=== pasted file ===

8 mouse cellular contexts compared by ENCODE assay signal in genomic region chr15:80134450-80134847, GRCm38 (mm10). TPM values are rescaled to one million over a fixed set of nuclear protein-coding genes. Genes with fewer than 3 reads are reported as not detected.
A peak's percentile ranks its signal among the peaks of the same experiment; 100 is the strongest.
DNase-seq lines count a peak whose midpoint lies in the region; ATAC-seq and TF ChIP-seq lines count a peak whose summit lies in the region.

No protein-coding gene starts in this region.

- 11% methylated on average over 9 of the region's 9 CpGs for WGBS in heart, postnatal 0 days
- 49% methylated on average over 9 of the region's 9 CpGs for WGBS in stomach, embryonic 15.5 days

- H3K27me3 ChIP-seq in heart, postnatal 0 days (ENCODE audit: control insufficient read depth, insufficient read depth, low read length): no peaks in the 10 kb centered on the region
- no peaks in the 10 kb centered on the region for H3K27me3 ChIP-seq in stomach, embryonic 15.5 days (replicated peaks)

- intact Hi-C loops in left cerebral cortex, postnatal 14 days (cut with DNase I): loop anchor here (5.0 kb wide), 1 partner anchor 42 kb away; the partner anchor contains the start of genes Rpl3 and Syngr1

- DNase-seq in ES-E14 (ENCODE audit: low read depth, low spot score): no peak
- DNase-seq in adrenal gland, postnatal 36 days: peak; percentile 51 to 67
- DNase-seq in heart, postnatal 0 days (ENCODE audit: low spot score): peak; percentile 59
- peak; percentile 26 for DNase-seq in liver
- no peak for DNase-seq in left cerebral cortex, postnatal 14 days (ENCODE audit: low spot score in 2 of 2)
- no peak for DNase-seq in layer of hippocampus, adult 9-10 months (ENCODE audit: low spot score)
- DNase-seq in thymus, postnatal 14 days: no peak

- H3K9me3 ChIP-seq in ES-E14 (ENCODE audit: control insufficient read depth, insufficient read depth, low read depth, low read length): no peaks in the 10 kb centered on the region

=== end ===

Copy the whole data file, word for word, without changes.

8 mouse cellular contexts compared by ENCODE assay signal in genomic region chr15:80134450-80134847, GRCm38 (mm10). TPM values are rescaled to one million over a fixed set of nuclear protein-coding genes. Genes with fewer than 3 reads are reported as not detected.
A peak's percentile ranks its signal among the peaks of the same experiment; 100 is the strongest.
DNase-seq lines count a peak whose midpoint lies in the region; ATAC-seq and TF ChIP-seq lines count a peak whose summit lies in the region.

No protein-coding gene starts in this region.

- 11% methylated on average over 9 of the region's 9 CpGs for WGBS in heart, postnatal 0 days
- 49% methylated on average over 9 of the region's 9 CpGs for WGBS in stomach, embryonic 15.5 days

- H3K27me3 ChIP-seq in heart, postnatal 0 days (ENCODE audit: control insufficient read depth, insufficient read depth, low read length): no peaks in the 10 kb centered on the region
- no peaks in the 10 kb centered on the region for H3K27me3 ChIP-seq in stomach, embryonic 15.5 days (replicated peaks)

- intact Hi-C loops in left cerebral cortex, postnatal 14 days (cut with DNase I): loop anchor here (5.0 kb wide), 1 partner anchor 42 kb away; the partner anchor contains the start of genes Rpl3 and Syngr1

- DNase-seq in ES-E14 (ENCODE audit: low read depth, low spot score): no peak
- DNase-seq in adrenal gland, postnatal 36 days: peak; percentile 51 to 67
- DNase-seq in heart, postnatal 0 days (ENCODE audit: low spot score): peak; percentile 59
- peak; percentile 26 for DNase-seq in liver
- no peak for DNase-seq in left cerebral cortex, postnatal 14 days (ENCODE audit: low spot score in 2 of 2)
- no peak for DNase-seq in layer of hippocampus, adult 9-10 months (ENCODE audit: low spot score)
- DNase-seq in thymus, postnatal 14 days: no peak

- H3K9me3 ChIP-seq in ES-E14 (ENCODE audit: control insufficient read depth, insufficient read depth, low read depth, low read length): no peaks in the 10 kb centered on the region